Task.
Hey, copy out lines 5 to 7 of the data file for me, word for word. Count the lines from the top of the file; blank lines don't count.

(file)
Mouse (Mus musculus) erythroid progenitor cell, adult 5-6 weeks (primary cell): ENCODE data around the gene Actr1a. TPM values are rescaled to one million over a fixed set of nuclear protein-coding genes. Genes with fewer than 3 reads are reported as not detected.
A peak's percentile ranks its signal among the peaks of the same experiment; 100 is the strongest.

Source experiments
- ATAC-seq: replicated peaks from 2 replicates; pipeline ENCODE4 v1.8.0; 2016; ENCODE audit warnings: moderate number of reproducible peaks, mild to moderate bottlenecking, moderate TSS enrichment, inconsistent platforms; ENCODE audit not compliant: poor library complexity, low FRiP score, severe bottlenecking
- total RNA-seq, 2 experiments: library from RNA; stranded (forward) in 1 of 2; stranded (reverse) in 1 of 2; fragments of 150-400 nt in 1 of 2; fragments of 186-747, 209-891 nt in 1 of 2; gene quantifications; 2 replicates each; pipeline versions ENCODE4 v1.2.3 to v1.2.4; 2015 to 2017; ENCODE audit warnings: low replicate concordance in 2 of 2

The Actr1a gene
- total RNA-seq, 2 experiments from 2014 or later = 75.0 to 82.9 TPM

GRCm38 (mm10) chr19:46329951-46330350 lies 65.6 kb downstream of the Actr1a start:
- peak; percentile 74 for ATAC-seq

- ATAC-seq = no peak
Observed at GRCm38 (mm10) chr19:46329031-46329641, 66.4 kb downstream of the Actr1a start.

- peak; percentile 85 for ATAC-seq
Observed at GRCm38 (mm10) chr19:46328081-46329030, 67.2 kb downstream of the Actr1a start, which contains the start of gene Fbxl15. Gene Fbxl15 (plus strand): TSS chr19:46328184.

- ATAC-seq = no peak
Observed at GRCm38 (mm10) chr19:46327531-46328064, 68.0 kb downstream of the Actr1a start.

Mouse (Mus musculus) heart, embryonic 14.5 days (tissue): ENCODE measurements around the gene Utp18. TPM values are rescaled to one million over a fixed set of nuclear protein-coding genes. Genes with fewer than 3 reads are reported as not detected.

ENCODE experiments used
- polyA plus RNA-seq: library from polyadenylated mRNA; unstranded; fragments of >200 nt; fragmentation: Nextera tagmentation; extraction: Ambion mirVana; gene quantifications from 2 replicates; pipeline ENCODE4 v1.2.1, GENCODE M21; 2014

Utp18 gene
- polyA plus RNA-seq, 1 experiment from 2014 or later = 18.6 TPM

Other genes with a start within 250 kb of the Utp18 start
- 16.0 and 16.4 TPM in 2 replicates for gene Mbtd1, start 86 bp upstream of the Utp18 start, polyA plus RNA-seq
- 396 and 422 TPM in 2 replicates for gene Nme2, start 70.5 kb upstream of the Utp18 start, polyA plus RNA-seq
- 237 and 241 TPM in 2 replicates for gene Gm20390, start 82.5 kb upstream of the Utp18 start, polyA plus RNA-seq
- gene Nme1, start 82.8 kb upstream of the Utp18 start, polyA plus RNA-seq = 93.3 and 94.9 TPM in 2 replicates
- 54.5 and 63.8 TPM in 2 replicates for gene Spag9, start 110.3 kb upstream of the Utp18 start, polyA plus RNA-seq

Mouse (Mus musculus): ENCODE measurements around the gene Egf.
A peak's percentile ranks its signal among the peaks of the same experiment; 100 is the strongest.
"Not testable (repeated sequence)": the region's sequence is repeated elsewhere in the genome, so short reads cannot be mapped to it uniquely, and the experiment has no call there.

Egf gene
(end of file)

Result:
- total RNA-seq, 2 experiments: library from RNA; stranded (forward) in 1 of 2; stranded (reverse) in 1 of 2; fragments of 150-400 nt in 1 of 2; fragments of 186-747, 209-891 nt in 1 of 2; gene quantifications; 2 replicates each; pipeline versions ENCODE4 v1.2.3 to v1.2.4; 2015 to 2017; ENCODE audit warnings: low replicate concordance in 2 of 2

The Actr1a gene
- total RNA-seq, 2 experiments from 2014 or later = 75.0 to 82.9 TPM